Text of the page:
There are some medical conditions that sounds weird and have remained a mystery for the medical profession. Will doctors solve these unsolved medical conditions sooner?
No Cure for Hiccups
Christopher Sands, 25, has been battling hiccups, normally a mundane, short-lived biological function, for more than two years.
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Can’t Open the Eyes for Three Days
Natalie Adler, 21, of Caulfield South, Melbourne, Australia finds herself unable to open her tightly shut eyes, one morning. The bouts generally last for about three days, after which she can open her eyes and once again see normally. Adler has suffered from the condition for the last four years, she said. Doctors, both in Australia and the United States, are baffled as to the exact cause — or indeed, whether her condition is physical or psychological.
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Persistent Sexual Arousal Syndrome
Persistent sexual arousal syndrome, or PSAS, usually happens to women which causes them to live perpetually at the brink of orgasm. And up until 2001, it was a curse that didn’t even have a name. Relief from the condition is often as elusive as sympathy. The sensations, which are not brought about by fantasies or other sexual thoughts, are often only partially relieved through orgasm. For some women, even sex does not help quell their arousal, and on occasion can even make the sensations worse.
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Man with Strong Resistance to Cold
Wim Hof, 49, of the Netherlands, possesses such a strong resistance to cold that scientists remain baffled as to how he endures many of the tests to which he exposes his body. The Guinness world record holder has immersed himself, nearly naked, in ice for one hour and 12 minutes. In January 1999, he traveled 100 miles north of the Arctic Circle to run a half marathon in his bare feet. Hof earned more recent renown for scaling Mount Everest in his shorts.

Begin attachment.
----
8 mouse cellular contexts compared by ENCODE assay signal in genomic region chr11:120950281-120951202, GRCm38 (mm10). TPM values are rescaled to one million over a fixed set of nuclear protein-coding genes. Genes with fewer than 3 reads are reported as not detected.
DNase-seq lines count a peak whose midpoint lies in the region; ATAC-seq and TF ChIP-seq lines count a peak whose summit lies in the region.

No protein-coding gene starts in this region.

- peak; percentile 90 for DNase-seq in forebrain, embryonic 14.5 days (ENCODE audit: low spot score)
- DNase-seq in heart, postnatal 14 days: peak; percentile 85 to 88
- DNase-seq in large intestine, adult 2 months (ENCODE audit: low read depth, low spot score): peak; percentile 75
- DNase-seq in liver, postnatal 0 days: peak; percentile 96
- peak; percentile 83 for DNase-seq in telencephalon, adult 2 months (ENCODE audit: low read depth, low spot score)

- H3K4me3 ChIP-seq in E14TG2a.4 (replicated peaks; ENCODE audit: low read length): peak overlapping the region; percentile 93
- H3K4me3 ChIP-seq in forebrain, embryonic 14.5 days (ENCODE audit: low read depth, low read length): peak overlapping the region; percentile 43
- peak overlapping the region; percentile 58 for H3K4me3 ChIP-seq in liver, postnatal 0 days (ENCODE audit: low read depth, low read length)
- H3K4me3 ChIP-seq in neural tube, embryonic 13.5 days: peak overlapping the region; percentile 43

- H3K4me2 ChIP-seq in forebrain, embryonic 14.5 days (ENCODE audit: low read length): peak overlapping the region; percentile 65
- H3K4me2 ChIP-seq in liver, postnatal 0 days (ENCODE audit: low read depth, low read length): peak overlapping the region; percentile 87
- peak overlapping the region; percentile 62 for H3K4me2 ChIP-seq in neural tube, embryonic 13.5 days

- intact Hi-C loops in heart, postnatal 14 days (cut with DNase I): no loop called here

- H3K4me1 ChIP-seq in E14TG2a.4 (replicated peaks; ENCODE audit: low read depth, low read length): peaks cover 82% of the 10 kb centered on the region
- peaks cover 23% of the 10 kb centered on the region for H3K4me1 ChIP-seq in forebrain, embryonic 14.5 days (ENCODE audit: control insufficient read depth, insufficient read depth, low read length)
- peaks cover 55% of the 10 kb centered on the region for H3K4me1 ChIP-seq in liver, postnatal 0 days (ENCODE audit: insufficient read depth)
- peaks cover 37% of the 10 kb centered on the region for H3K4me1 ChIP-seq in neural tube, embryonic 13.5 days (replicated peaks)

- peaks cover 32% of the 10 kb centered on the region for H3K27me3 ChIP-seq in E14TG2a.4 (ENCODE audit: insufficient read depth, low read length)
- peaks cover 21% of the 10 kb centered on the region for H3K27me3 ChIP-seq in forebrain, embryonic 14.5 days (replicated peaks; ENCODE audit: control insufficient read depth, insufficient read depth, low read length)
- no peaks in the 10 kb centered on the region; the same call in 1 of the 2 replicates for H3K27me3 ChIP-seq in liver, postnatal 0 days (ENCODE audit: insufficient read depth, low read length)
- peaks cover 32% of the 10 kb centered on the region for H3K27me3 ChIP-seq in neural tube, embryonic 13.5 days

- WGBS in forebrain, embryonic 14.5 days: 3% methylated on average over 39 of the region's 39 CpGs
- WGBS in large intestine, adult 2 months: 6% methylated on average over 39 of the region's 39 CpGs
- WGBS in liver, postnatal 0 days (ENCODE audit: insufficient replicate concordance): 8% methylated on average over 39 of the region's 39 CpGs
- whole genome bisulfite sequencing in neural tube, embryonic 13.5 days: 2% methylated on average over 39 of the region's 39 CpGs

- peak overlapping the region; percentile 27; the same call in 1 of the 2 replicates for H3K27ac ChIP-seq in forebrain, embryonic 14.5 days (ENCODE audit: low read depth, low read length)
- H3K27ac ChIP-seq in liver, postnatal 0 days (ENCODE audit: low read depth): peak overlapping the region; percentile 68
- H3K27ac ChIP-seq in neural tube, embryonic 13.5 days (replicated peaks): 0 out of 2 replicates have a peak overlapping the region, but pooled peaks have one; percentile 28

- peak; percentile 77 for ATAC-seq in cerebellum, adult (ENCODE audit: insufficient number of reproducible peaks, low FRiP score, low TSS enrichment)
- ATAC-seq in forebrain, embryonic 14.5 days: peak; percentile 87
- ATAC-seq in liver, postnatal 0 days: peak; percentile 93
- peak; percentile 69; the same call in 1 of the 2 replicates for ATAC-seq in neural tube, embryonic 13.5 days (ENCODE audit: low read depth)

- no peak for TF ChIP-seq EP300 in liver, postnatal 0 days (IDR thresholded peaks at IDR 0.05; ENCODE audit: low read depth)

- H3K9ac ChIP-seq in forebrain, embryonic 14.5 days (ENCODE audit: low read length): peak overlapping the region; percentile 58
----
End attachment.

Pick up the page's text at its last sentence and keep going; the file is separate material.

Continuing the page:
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People Who Are Allergic to Cold
Those with a condition known as cold urticaria — quite literally, have an allergy to cold temperatures. If you put an ice cube on somebody that has cold urticaria, they’re going to have a big welt right where the ice cube was. A minor exposure, such as taking a few snowflakes to the face during a blizzard, can result in the formation of itchy, uncomfortable bumps. A major exposure — such as from diving into a chilly swimming pool — could theoretically be enough to send the body into a potentially deadly allergic shock.
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The Boy Who Couldn’t Sleep
4-year-old Rhett Lamb, who, according to his mother, stays awake nearly 24 hours a day. After a number of conflicting opinions, Rhett’s parents finally learned what was wrong with their child: Doctors diagnosed Rhett with an extremely rare condition called chiari malformation. There is a 50-50 chance that the sleep will improve.
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Memory Disappears in a Flash
The 57-year-old Beki Propst, who 10 years ago experienced a grand mal seizure, lost a lifetime of memories. Details of Propst’s case continue to baffle doctors. What they do know is that a devastating “electrical storm” in her brain caused her declarative memory to be wiped clean. Facts, events, dates, acquaintances and even her identity were wiped away. As Propst describes it, “If I was a computer, it would be like my hard drive was erased.”
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Foreign Accent Syndrome
The 52-year-old Canadian Rosemarie Dore, had a stroke on the left side of her brain in 2006 that led to a very unusual side effect — she began to speak with a different accent. Dore, who lives on the Western side of Lake Ontario, adopted a distinctively eastern Canadian accent. She has never been to that region, and she does not know anyone from that part of the country. Though rare, foreign accent syndrome is not entirely undocumented in medical literature. Researchers who have studied the syndrome estimate there are only as many as 60 legitimate recorded cases.
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Source: ABC News]